Sandwiches are undoubtedly the champion of standard lunch fare for millions of Americans. Come noon every day you can find us munching away at our desks, in a café, in the car, at the park … pretty much anywhere. Unfortunately, the standard entree usually involves some unexciting takes on the original creation often credited to the 18th century 4th Earl of Sandwich, John Montagu.
The actual origin of the sandwich is lost to the fog of history, but a commonly accepted version of how it got its name is recounted in Pierre-Jean Grosley’s 1770’s A Tour to London:
“A minister of state passed four and 20 hours at a public gaming-table, so absorpt in play, that, during the whole time, he had no subsistence but a piece of beef, between two slices of toasted bread, which he eat without ever quitting the game. This new dish grew highly in vogue, during my residence in London; it was called by the name of the minister who invented it.”
Actual placing of meat between bread and then in mouth had likely been around long before the Earl’s famous marathon gambling session, but the title reportedly stuck when others ordered “the same as Sandwich.” Montagu’s salt beef isn’t the typical order nowadays after a long day of gambling. Instead we consume turkey on wheat or PB&J on white while staring at a spreadsheet.
Your grandfather probably sat down to lunch with a ham and cheese sandwich, a club, or if he was really hungry, and a cartoon character, a Dagwood. And all of these are fine. There’s no shame in liking that canned tunafish sandwich. It’s convenient, cheap, and smells like a dockworker’s apron, er, I mean it’s perfectly good. After Otto Frank Rohwedder invented the automatic bread slicing machine in the 1920s the sandwich became an easy prospect. No baking your own rye or slicing of someone else’s bread. Just grab a wrapped loaf at the grocer, slap some meat, cheese, and a condiment and (if you’re feeling bold) maybe a vegetable or two between a couple slices and you had a quick meal to go. This is no condemnation of the simple sandwich. The pastrami on rye with spicy mustard is about as simple as there is, but when well executed, it’s a monument to the form. The minimal ingredients are the definition of “greater than the sum its parts.” It is no small part of why Katz Delicatessen has been in business in New York City since 1888. But let’s be real. Most of us don’t have the time, resources, or skill to create a Katz-like masterpiece. We’re lucky if we can drag our over-worked under-appreciated selves out of bed every day and throw some dry, factory-produced turkey on a couple of slices and make it to work on time.
Hell, maybe you like that boring ass sandwich or maybe you’re just a person of habit. Maybe you’re trying to eat healthy, you want to save some money, you’re too lazy, your roommate ate all the Xiao Bao Biscuit leftovers from the night before (OK does anyone actually have leftovers from XBB?). All of us of have been there. At some point we end up eating that unexciting, non-Katz-like sandwich for lunch. We’re here for you and we’ve done the research to broaden your sandwich horizons:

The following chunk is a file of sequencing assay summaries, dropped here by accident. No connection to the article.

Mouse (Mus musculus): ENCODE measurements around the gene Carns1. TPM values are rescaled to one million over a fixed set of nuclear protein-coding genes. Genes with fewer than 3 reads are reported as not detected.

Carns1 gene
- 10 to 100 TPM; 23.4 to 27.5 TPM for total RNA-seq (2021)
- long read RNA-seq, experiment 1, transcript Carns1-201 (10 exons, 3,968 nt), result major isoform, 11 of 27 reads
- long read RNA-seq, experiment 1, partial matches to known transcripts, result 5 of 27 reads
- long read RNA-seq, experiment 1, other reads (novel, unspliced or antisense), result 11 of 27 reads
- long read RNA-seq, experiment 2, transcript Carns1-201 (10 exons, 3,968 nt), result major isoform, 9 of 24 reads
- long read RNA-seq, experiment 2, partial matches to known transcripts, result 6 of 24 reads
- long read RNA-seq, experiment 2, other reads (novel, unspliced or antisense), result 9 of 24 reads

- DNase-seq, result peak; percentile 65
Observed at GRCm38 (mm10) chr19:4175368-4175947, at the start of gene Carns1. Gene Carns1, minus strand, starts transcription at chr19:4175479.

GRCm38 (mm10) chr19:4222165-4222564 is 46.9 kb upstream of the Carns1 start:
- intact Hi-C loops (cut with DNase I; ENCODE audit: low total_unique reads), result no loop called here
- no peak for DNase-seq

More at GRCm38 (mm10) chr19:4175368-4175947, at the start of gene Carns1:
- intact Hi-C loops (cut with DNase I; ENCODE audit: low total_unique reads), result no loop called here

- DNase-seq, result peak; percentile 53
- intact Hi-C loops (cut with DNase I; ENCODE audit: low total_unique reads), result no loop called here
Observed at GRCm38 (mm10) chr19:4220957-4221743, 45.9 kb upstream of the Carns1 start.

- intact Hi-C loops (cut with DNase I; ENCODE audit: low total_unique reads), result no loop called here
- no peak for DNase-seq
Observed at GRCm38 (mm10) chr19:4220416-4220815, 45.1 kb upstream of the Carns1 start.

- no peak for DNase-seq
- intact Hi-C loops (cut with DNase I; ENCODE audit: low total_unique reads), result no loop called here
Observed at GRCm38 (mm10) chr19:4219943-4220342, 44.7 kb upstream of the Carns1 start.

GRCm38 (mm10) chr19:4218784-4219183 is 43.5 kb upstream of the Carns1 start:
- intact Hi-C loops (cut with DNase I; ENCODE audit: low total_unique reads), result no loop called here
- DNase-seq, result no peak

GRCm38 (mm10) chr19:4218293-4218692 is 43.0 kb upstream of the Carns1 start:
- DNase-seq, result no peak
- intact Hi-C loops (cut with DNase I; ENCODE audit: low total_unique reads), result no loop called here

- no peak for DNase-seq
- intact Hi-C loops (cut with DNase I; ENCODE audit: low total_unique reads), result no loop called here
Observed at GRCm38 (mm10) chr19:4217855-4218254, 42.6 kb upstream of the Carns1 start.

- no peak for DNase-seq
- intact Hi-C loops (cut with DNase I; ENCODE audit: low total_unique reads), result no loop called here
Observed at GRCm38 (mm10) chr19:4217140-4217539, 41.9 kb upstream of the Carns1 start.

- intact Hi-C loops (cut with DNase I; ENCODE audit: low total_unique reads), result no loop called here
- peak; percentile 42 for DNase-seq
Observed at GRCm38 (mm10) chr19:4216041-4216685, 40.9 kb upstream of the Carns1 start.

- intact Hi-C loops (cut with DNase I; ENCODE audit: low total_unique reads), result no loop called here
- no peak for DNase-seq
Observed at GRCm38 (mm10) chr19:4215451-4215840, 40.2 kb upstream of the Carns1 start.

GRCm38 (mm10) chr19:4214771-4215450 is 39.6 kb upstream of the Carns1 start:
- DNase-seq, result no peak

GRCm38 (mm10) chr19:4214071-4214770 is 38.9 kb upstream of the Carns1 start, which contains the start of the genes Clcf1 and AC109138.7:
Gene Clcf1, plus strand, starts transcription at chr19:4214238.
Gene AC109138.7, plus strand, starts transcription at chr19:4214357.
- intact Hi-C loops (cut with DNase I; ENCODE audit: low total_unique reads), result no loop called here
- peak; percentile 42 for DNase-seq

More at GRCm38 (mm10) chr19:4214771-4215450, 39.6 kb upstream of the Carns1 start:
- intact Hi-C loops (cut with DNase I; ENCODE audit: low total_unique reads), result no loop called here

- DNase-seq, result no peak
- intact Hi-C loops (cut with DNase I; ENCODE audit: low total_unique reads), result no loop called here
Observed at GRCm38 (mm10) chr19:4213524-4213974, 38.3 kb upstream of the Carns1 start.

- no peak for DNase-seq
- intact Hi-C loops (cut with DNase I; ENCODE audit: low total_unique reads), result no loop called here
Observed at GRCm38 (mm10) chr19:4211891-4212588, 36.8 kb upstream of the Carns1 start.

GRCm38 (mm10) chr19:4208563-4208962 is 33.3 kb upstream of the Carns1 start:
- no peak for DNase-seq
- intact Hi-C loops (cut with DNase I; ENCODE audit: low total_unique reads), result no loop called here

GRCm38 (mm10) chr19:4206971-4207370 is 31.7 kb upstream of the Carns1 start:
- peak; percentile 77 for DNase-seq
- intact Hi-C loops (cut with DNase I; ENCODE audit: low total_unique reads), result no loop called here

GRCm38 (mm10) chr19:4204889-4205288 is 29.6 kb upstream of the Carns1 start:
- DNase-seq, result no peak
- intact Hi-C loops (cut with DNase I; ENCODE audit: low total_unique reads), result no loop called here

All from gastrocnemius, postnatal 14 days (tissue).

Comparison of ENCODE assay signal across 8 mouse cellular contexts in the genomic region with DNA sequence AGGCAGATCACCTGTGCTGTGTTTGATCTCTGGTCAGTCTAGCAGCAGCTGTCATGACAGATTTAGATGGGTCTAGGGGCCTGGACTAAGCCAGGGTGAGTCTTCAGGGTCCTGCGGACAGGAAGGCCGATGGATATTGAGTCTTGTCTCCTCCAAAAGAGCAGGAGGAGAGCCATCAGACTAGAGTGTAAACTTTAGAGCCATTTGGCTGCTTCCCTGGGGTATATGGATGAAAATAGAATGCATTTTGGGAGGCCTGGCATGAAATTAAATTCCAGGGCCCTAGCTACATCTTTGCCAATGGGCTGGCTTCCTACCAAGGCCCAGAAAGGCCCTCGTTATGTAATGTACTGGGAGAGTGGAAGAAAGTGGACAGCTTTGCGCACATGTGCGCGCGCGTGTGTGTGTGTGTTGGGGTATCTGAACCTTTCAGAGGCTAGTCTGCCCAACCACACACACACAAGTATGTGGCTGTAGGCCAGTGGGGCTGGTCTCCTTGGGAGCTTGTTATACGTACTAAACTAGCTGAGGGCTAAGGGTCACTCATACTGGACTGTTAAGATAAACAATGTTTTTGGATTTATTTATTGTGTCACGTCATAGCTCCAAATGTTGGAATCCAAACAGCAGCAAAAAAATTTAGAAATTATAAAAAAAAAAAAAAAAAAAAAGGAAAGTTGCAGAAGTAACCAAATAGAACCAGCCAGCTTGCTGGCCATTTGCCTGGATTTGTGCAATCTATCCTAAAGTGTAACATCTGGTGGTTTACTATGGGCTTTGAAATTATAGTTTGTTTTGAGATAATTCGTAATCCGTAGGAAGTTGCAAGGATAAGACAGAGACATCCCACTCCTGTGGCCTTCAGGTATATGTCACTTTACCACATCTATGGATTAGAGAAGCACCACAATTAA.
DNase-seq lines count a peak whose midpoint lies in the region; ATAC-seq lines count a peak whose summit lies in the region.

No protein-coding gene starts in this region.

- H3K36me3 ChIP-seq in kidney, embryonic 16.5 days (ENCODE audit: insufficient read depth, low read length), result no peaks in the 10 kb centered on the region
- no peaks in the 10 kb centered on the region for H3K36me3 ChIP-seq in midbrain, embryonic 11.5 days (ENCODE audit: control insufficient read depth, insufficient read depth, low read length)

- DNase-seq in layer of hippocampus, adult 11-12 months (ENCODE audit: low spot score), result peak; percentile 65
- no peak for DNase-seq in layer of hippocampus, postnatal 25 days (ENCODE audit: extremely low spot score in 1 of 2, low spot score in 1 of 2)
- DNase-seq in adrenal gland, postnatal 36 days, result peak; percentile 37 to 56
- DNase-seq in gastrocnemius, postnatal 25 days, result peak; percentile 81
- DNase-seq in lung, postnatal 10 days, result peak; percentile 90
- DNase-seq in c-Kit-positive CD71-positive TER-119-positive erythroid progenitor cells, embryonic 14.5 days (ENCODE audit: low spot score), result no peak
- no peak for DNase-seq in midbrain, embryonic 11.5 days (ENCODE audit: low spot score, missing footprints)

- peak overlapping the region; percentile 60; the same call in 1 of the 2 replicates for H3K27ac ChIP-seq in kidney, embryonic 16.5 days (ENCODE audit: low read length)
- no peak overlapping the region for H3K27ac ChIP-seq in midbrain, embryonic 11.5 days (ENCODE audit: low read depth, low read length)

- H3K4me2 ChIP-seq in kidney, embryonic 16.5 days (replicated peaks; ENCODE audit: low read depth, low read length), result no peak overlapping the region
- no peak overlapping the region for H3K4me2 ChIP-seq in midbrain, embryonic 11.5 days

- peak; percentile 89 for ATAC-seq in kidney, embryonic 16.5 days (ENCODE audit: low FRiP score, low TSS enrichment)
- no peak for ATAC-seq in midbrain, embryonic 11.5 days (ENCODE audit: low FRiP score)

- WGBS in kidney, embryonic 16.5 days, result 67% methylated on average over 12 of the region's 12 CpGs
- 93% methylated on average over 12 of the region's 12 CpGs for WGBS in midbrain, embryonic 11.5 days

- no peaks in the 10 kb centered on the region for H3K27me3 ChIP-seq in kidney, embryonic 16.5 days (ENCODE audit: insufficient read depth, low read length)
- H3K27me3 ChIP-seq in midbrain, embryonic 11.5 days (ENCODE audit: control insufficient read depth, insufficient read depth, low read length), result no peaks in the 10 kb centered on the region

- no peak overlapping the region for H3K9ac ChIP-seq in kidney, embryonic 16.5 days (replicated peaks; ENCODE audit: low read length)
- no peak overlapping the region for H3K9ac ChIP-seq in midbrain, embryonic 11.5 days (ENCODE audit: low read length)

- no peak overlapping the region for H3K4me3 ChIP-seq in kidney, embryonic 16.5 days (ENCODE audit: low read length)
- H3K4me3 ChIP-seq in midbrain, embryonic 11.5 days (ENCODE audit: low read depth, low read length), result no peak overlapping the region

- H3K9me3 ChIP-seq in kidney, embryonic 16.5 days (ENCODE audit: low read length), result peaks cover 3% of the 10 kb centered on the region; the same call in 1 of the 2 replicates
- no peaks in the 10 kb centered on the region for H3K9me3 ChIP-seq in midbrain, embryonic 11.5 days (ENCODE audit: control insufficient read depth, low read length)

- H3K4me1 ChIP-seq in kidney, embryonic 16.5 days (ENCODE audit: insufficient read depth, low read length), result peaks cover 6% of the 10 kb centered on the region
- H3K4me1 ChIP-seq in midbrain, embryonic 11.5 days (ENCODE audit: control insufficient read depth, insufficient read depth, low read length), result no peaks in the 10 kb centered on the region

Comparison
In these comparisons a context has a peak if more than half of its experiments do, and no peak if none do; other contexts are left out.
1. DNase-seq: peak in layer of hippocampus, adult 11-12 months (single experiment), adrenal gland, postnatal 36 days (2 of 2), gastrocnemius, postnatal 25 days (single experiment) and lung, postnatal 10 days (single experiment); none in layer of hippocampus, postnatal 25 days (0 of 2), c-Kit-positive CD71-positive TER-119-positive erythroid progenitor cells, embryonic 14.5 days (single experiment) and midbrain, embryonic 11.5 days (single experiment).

Scallop Po’ Boy
289 E Bay St.
167 Raw has changed a bit since it opened in 2014. Focusing more on their busy restaurant crowd, they’ve expanded their seating inside and out, but the quality of their food hasn’t changed. The Sea Scallop Po’ Boy is a less traditional po’ boy and more of a lobster-cum-sea scallop roll. It’s served on a split top roll soaked with enough butter to make Paula Dean ride it down East Bay like a bucking butter bronco. The sweet scallops are perfectly sauted and nestled on top of the roll, covered with a criss-cross of a deep red and earthy brown butter beet puree, and an avocado green goddess dressing garnished with microgreens. A light, sweet, slightly spicy, buttery departure from that boring turkey sandwich you’re probably eating right now, at your messy desk, in the cube farm … for the third time this week.
Pig Ear Po’ Boy
1219 Savannah Hwy.
The Glass Onion has the solution to boring everyday sandwiches with the Crispy Pig Ear Po’ Boy. “Pig’s Ear?” you say. “That sounds weird and different and I’m scared and confused and not sure I can leave this deli chicken on wheat.” But do it. The strips of crispy fried pig ears are a peppery pork delivery device, mixing tender meat with gelatinous goodness encased in a light, crunchy breading. Unknowing diners would likely mistake them for something else as the several-day preparation creates a delicate, unexpected texture that works great fried and overstuffed in a po’ boy. No need to worry about chewy bites here. Piled high with butter lettuce, tomatoes, dabs of their sweet pepper Thunder sauce, and small pools of buttermilk, the whole experience is a savory satisfyingly porky escape.
Dig the Fig
730 Coleman Blvd.
Remember those days when your mom would pack your lunch? Probably a PB&J on white with the crust cut off, because you’d throw a Godzilla-level temper tantrum if she didn’t? She’d tuck it away in your dented Evel Knievel lunch box with an apple and, the real star of your day, a little baggie of Fig Newtons. Well, those days are long gone. Your spouse would laugh at you if you asked for a packed lunch and divorce you if you threw a temper tantrum. Lucky for you, the nice folks at Mozzo have come up with the Dig the Fig. It’s like your very own meaty adult Fig Newton, salty, thin-sliced prosciutto between thick layers of rich fig jam on a pressed ciabatta roll.
Pollo Chocolate Arepa or Patacone
Avila Food Truck
Avila food truck is dishing out Venezuelan cuisine all over the Lowcountry. Found many days at 55 Spring St. where partners Melanie Blohm and Adam Goodwin and chef Alex Clark have two different sandwich-ish offerrings to satiate your lunch needs. Their arepas are traditional fist-size, crispy grilled, split corn cakes and their patacones are crunchy sandwiches where fried plantains serve as the bread. You can choose from a number of fillings for either including: pernil (pulled roasted pork), reina pepiada (braised chicken and avocado) with avocado and cheese, carne mechada (shredded steak), mushroom mechada (griddled mushroom), and pollo al chocolate (chicken in a savory chocolate sauce). Step out and get the pollo chocolate. It’s not as spicy as some Mexican mole but just as flavorful and infinitely better.